I’m always grateful for her critical responses, she’s been a great teacher to me. She has a true compass inside her, or maybe it’s a Geiger counter, that responds to poetic energy; she can tell where it’s strongest and where it starts to weaken. We share the same basic vision of art, that it should be shaped by thought, and composed of sensual detail, and that primarily there needs to be an emotional fuse burning inside, pulling the poem along by force. Of course you can’t always write a poem like that, so you have to be willing to strike out a lot. I have plenty of strike-outs and of course she has her share as well. But she’s much more prolific than I am, once she gets around to it. She will write three poems in one morning sometimes. She’s badass.


I interviewed her last year and she spoke of your discipline, of your meditating each morning, your voracious reading, your steady line-by-line approach. Are there hours, days, weeks when you take that “clock-in” labor-type approach to poetry but finish the day unfulfilled? What keeps you attacking?

Plenty of days I clock in and finish the day without much to show. And some days I don’t even get the notebook open. It’s important for me to do my writing first, or I get caught up in daily chores. So I try to do that. But I’m kind of slow, and a methodical approach seems to work best. I like the way Jerry Stern speaks somewhere about his “dark and flashy moments.” (His new book “In Beauty Bright” is a killer, you should check it out.) Sometimes I feel that way too, dark and flashy, but not often. Never enough real poetry, the fine distillate of thought and feeling, though it’s a great privilege to be allowed into the game. My favorite poets, Lorca, Yeats, Miloscz, WC Williams, Sharon Olds, Rilke, Lucille Clifton, Roethke, James Wright, Philip Levine — they all have those moments. There’s only so much amazing poetry in the world — these are some of the giants, whose fine example shows us what we can aspire to.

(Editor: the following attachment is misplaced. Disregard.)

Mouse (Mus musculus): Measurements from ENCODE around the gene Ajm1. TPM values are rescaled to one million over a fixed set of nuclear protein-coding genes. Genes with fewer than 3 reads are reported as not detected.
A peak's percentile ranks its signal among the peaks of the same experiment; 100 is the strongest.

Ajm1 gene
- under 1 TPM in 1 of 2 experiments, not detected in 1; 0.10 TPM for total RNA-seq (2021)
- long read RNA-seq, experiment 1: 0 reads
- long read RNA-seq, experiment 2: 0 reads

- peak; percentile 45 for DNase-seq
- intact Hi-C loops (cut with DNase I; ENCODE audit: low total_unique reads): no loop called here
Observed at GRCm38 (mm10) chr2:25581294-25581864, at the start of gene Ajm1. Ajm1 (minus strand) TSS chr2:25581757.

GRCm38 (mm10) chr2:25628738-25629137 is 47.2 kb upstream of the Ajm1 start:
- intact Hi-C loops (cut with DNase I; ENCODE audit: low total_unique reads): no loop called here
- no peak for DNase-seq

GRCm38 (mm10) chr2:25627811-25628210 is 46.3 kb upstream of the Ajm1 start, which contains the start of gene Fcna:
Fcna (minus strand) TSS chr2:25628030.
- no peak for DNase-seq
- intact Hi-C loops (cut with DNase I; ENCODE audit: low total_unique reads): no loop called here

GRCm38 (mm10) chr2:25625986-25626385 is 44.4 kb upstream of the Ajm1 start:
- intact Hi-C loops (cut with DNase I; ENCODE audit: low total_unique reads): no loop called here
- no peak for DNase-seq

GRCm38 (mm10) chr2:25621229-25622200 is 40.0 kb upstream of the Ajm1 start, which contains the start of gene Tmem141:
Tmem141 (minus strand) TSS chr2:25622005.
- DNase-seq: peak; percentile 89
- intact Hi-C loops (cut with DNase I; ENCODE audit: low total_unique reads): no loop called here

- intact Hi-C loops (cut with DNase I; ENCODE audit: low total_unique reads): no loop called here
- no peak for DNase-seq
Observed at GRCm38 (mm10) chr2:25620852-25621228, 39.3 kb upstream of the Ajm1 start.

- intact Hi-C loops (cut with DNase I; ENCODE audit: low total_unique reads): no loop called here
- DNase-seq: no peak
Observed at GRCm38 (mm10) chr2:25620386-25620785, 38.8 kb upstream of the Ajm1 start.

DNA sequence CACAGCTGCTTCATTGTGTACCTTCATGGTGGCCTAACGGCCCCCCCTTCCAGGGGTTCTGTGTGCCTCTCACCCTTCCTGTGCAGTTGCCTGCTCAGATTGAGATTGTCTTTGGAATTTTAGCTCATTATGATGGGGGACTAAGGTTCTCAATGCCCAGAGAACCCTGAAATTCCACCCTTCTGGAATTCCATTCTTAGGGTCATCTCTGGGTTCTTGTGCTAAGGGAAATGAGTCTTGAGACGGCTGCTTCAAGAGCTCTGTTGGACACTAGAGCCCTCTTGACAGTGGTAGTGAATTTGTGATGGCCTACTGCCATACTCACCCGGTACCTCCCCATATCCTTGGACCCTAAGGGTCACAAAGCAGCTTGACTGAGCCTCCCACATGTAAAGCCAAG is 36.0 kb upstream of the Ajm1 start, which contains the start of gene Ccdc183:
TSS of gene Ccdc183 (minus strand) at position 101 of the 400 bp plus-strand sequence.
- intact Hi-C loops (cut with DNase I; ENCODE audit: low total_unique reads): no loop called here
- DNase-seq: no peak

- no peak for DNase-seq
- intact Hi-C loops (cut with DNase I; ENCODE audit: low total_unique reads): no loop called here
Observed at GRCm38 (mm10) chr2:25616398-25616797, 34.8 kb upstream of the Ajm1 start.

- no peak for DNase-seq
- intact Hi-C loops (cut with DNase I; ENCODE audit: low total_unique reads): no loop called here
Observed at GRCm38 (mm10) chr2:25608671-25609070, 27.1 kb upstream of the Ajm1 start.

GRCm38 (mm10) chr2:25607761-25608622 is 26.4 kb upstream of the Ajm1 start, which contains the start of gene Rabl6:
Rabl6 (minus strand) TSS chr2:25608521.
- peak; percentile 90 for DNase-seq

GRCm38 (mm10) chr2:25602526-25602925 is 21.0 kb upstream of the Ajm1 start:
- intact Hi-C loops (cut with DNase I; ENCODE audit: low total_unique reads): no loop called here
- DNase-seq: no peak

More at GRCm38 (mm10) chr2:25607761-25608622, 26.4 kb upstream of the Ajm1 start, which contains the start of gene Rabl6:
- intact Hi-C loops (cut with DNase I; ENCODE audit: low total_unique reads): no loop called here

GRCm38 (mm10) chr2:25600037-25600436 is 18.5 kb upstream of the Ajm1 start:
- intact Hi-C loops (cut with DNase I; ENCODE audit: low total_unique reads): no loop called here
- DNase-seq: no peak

Thanks for taking the time out for us here, Joseph. It’s been a true honor. How can our readers stay up-to-date with all things Joseph Millar?

Well, my website is a good way:

Thank you for asking me.


Excerpt from Millar’s “American Wedding”

When the groom lifts the veil from her
delicate temples, I’m thinking someone
should warn them: a future of funerals, car
payments, taxes, kids throwing up in the night.
It’s a job you mostly won’t know how to do,
your naked arm deep in a jammed kitchen sink,
burnt rinds of eggplant crazily adrift.

Your children will lift their small faces
toward you and give you reason to weep,
and if you manage to stay together
there will be nights you lie down
like strangers back to back
falling away from each other in sleep.

About Cameron Conaway

Cameron Conaway is a former MMA fighter, an award-winning poet and the 2014 Emerging Writer-in-Residence at Penn State Altoona. He is the author of Caged: Memoirs of a Cage-Fighting Poet, Bonemeal: Poems, Until You Make the Shore and Malaria, Poems. Conaway is also on the Editorial Board at Slavery Today. Follow him on Google+ and on Twitter: @CameronConaway.